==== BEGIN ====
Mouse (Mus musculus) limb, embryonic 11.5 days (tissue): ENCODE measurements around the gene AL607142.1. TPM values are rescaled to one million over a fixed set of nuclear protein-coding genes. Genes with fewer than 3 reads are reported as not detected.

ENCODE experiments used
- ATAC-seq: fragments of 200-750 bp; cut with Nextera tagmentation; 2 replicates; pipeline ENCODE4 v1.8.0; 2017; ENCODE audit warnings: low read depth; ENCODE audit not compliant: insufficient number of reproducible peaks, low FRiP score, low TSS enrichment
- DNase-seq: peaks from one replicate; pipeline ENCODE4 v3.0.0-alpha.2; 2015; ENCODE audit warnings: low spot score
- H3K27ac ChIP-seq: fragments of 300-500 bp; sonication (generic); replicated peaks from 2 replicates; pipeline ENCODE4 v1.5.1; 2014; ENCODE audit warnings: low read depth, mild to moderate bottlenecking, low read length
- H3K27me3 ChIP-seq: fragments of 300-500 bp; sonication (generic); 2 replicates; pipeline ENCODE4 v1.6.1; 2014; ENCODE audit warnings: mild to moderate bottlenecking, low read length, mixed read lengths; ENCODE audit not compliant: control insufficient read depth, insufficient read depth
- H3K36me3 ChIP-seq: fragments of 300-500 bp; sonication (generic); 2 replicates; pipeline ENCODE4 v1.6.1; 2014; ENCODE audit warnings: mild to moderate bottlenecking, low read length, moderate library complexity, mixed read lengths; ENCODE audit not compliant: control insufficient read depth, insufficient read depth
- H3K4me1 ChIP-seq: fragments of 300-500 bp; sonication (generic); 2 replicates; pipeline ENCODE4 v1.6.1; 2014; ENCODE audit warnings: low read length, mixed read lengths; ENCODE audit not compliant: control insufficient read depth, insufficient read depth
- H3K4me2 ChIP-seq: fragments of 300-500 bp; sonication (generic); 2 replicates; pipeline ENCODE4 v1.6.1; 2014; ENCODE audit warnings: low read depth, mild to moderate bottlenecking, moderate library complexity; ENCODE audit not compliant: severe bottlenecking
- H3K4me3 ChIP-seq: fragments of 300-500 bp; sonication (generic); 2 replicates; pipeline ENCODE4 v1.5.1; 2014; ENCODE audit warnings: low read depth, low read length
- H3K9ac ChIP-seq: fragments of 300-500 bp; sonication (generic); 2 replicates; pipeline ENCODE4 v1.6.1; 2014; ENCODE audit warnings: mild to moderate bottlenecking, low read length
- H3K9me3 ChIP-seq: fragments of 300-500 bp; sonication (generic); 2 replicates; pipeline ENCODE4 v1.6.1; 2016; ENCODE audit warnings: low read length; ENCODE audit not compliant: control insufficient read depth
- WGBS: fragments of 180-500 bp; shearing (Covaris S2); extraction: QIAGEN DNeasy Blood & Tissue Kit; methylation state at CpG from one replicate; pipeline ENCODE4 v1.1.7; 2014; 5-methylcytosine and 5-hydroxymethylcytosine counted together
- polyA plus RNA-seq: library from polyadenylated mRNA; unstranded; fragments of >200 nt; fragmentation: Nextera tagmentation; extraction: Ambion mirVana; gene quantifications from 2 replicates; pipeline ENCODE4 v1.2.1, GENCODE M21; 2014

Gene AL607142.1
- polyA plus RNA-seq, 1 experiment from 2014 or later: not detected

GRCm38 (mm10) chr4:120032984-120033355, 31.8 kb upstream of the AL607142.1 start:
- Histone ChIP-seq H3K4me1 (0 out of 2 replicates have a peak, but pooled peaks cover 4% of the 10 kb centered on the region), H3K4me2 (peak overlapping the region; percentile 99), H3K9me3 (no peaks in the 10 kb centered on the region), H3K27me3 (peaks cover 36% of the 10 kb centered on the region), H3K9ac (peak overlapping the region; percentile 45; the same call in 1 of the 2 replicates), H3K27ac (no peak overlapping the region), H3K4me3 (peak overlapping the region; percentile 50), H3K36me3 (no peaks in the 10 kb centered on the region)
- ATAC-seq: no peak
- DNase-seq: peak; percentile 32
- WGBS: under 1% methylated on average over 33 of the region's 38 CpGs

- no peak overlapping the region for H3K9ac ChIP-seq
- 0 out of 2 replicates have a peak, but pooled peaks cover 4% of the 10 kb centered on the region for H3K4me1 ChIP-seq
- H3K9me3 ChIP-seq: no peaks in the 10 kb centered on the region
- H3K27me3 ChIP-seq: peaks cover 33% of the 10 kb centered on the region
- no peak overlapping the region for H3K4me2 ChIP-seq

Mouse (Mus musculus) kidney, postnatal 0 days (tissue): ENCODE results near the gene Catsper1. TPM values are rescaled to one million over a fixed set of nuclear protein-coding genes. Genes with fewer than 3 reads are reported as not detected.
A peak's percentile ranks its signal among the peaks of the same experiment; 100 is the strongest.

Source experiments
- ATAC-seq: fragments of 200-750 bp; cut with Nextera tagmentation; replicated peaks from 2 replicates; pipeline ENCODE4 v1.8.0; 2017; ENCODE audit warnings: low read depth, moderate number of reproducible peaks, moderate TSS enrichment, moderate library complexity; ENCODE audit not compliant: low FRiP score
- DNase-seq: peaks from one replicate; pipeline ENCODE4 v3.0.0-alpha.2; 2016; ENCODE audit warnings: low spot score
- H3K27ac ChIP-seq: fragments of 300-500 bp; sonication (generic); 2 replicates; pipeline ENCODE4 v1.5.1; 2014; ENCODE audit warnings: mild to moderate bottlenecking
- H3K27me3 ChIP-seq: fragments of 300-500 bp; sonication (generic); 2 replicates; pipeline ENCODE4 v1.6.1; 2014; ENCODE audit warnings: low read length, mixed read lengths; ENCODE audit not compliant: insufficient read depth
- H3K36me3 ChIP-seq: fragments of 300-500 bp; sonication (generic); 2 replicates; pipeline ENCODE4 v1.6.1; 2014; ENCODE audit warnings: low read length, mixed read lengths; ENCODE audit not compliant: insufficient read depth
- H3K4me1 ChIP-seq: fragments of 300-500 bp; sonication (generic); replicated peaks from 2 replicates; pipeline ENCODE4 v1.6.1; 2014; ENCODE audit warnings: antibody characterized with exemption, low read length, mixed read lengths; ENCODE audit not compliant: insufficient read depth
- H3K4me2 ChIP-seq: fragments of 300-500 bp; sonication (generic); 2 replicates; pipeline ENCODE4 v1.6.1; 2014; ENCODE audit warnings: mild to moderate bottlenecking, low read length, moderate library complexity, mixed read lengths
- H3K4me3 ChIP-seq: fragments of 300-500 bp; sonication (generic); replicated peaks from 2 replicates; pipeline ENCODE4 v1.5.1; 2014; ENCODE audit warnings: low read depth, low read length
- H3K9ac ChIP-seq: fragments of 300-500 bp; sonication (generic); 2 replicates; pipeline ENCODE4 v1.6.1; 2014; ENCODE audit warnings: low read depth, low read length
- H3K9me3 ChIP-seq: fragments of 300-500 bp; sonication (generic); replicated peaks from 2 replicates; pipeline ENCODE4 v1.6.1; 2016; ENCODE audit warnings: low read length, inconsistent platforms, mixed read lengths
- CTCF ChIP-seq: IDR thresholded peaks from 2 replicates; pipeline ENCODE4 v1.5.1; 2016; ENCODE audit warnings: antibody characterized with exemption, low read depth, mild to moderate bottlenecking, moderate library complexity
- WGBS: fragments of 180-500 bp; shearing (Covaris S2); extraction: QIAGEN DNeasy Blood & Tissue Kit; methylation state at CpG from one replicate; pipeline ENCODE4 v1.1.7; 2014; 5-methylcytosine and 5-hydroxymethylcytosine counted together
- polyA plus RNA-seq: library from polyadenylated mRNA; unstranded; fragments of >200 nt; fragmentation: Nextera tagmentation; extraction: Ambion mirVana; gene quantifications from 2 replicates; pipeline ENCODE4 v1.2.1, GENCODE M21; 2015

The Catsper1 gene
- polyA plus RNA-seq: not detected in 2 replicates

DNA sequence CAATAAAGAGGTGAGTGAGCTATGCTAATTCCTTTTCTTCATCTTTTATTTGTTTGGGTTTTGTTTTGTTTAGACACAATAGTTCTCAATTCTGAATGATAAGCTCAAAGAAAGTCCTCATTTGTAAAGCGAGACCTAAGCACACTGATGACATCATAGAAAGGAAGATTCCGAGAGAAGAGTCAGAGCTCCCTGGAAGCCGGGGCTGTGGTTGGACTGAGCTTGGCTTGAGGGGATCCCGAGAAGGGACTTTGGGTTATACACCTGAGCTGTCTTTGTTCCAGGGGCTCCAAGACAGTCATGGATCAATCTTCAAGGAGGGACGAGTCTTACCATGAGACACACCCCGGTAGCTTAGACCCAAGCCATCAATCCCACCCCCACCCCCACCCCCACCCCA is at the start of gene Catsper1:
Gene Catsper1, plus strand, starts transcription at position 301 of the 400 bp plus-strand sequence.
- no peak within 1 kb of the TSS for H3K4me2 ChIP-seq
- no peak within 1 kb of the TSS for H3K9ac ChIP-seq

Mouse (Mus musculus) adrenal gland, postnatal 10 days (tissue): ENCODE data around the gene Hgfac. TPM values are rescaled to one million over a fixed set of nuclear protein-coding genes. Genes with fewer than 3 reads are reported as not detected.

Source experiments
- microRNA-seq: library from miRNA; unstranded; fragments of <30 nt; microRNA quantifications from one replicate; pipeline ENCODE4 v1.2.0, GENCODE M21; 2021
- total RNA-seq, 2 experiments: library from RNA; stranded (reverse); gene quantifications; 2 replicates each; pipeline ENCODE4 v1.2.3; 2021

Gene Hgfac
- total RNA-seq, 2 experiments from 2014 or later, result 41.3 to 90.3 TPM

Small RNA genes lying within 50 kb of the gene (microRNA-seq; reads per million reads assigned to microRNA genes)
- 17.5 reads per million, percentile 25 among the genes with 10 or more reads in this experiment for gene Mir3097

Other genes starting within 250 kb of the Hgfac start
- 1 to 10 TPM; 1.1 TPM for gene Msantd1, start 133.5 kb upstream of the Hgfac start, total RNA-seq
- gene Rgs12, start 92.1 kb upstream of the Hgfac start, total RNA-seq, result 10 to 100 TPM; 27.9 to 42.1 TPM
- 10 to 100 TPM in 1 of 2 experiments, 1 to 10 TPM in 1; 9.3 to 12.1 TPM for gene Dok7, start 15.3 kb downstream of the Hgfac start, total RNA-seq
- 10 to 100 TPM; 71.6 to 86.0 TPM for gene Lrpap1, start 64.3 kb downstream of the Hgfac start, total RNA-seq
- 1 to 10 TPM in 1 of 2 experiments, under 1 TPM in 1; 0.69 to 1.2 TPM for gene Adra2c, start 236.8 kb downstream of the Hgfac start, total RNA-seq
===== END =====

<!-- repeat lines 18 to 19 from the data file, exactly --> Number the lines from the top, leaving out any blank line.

- Histone ChIP-seq H3K4me1 (0 out of 2 replicates have a peak, but pooled peaks cover 4% of the 10 kb centered on the region), H3K4me2 (peak overlapping the region; percentile 99), H3K9me3 (no peaks in the 10 kb centered on the region), H3K27me3 (peaks cover 36% of the 10 kb centered on the region), H3K9ac (peak overlapping the region; percentile 45; the same call in 1 of the 2 replicates), H3K27ac (no peak overlapping the region), H3K4me3 (peak overlapping the region; percentile 50), H3K36me3 (no peaks in the 10 kb centered on the region)
- ATAC-seq: no peak